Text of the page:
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Normal kidney size and its influencing factors - a 64-slice MDCT study of 1.040 asymptomatic patients

Bernhard Glodny1*, Verena Unterholzner1, Bernadette Taferner1, Karin J Hofmann1, Peter Rehder2, Alexander Strasak3 and Johannes Petersen1

Author Affiliations

1 Department of Radiology, Innsbruck Medical University, Anichstrasse 35, 6020 Innsbruck, Austria

2 Neurourology, Department of Neurology, Innsbruck Medical University, Innsbruck, Austria

3 Innsbruck Medical University, Department of Medical Statistics, Computer Sciences and Health Management, Innsbruck, Austria

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BMC Urology 2009, 9:19  doi:10.1186/1471-2490-9-19

Published: 23 December 2009



Normal ultrasound values for pole-to-pole kidney length (LPP) are well established for children, but very little is known about normal kidney size and its influencing factors in adults. The objectives of this study were thus to establish normal CT values for kidney dimensions from a group of unselected patients, identify potential influencing factors, and to estimate their significance.


In multiphase thin-slice MDCTs of 2.068 kidneys in 1.040 adults, the kidney length pole to pole (LPP), parenchymal (PW) and cortical width (CW), position and rotation status of the kidneys, number of renal arteries, pyelon width and possible influencing factors that can be visualized, were recorded from a volume data set. For length measurements, axes were adjusted individually in double oblique planes using a 3D-software. Analyses of distribution, T-tests, ANOVA, correlation and multivariate regression analyses were performed.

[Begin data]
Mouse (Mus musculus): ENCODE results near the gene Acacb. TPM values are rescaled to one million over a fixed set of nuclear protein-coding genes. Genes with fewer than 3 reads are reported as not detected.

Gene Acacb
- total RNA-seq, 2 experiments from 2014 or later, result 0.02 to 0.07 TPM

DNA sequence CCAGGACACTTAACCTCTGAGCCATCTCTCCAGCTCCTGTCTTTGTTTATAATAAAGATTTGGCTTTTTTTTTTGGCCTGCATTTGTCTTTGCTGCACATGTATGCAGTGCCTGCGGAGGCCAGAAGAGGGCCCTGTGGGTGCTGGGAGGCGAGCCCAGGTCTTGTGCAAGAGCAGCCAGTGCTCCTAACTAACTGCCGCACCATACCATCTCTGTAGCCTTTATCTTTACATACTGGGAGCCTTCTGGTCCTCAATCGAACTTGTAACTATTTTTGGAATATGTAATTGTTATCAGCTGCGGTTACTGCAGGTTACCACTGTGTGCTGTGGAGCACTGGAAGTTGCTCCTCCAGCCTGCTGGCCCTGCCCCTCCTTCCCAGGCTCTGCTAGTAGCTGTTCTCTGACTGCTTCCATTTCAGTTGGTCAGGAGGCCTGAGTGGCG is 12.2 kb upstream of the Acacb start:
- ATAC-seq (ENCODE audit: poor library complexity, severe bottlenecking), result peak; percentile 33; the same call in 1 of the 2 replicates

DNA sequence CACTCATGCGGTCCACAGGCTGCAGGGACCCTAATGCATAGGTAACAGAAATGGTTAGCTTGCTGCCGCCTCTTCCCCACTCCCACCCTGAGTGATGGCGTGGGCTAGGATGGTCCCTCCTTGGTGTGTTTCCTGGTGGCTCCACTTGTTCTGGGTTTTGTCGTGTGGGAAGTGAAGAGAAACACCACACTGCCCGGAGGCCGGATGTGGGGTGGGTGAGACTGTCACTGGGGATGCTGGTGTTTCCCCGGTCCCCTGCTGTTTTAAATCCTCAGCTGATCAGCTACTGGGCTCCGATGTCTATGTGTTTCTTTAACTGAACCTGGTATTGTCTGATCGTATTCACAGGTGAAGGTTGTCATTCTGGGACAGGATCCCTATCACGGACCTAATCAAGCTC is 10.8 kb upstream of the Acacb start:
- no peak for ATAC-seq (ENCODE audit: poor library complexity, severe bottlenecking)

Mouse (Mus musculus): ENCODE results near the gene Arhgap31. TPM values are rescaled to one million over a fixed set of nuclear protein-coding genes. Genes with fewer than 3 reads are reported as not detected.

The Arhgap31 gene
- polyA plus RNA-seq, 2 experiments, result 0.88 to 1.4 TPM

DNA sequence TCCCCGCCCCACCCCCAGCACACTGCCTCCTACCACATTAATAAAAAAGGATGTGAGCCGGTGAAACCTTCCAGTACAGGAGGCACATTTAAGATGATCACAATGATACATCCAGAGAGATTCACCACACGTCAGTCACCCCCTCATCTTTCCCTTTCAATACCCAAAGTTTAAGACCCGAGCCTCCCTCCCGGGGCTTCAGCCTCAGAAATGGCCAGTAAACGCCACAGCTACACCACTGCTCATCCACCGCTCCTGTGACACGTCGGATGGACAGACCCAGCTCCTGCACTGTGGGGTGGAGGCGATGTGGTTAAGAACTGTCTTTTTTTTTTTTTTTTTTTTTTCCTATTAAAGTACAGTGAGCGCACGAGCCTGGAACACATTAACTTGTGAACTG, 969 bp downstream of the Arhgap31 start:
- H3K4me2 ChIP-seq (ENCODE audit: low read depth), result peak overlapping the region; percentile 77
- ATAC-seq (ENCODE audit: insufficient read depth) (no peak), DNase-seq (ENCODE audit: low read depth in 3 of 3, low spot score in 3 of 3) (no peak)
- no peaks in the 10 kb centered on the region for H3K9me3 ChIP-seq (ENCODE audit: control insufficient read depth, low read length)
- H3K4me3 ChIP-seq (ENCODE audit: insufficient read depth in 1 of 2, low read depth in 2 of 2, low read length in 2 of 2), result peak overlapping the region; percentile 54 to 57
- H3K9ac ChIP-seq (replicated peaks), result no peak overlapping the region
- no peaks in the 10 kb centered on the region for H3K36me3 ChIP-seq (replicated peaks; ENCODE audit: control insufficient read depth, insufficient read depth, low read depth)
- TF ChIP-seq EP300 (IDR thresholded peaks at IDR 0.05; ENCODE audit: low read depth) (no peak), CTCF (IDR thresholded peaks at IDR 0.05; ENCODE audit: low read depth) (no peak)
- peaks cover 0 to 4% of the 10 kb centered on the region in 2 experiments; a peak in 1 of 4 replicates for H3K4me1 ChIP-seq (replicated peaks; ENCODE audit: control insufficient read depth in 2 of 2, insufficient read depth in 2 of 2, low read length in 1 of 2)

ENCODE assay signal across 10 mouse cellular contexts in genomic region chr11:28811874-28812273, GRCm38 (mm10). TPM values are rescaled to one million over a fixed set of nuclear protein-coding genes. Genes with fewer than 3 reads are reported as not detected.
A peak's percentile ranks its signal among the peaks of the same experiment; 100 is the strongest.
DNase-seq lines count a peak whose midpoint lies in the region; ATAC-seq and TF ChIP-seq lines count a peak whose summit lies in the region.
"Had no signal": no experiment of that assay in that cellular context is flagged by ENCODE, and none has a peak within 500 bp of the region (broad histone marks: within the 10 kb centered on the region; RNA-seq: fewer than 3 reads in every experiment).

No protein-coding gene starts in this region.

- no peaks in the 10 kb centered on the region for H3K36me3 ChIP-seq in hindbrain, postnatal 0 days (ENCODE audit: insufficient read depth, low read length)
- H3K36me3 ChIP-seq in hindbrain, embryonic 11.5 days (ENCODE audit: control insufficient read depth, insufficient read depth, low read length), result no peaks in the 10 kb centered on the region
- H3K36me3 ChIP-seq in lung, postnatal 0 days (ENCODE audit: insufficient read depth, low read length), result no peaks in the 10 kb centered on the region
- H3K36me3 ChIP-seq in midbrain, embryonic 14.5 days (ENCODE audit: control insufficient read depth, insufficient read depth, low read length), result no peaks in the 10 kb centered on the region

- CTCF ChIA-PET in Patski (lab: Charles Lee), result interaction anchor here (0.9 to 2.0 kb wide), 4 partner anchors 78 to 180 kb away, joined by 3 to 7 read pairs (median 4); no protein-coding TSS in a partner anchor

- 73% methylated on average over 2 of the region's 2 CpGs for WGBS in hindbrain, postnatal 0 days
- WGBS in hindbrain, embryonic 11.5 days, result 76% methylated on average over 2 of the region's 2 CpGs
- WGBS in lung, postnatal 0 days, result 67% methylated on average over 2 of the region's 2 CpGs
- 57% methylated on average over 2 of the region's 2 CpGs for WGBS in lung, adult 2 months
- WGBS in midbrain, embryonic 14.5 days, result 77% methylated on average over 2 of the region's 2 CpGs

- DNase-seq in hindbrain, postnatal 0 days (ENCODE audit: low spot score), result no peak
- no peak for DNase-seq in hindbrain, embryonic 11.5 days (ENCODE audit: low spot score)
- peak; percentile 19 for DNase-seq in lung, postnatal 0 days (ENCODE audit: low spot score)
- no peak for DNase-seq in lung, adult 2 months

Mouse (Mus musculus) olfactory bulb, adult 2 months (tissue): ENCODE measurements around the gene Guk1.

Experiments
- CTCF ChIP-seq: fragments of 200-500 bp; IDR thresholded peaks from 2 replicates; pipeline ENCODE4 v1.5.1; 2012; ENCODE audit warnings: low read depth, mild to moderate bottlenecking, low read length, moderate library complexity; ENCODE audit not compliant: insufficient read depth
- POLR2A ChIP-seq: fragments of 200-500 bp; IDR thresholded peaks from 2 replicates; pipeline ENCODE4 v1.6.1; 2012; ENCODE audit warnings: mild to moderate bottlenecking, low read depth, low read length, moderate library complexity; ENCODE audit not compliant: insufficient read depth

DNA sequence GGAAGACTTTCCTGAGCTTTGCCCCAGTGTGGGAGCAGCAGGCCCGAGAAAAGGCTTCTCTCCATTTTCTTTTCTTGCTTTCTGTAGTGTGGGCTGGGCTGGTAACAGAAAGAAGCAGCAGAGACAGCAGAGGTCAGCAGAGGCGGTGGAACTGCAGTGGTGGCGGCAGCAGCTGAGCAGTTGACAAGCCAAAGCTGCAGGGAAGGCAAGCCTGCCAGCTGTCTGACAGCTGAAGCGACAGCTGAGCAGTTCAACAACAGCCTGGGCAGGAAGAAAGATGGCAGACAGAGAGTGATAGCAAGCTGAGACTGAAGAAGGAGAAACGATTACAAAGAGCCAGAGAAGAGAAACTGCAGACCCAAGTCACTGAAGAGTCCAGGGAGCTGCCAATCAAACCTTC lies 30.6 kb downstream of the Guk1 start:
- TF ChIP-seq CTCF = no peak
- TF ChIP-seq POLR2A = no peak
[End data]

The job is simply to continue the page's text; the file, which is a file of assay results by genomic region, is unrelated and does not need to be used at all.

LPP was 108.5 ± 12.2 mm for the right, and 111.3 ± 12.6 mm for the left kidney (p < 0.0001 each). PW on the right side was 15.4 ± 2.8 mm, slightly less than 15.9 ± 2.7 mm on the left side (p < 0.0001), the CW was the same (6.6 ± 1.9 mm). The most significant independent predictors for LPP, CW, and PW were body size, BMI, age, and gender (p < 0.001 each). In men, the LPP increases up to the fifth decade of life (p < 0.01). It is also influenced by the position of the kidneys, stenoses and number of renal arteries (SRA/NRA), infarctions suffered, parapelvic cysts, and absence of the contralateral kidney; CW is influenced by age, position, parapelvic cysts, NRA and SRA, and the PW is influenced in addition by rotation status (p < 0.05 each). Depending on the most important factors, gender-specific normal values were indicated for these dimensions, the length and width in cross section, width of the renal pelvis, and parenchyma-renal pyelon ratio.


Due to the complex influences on kidney size, assessment should be made individually. The most important influencing factors are BMI, height, gender, age, position of the kidneys, stenoses and number of renal arteries.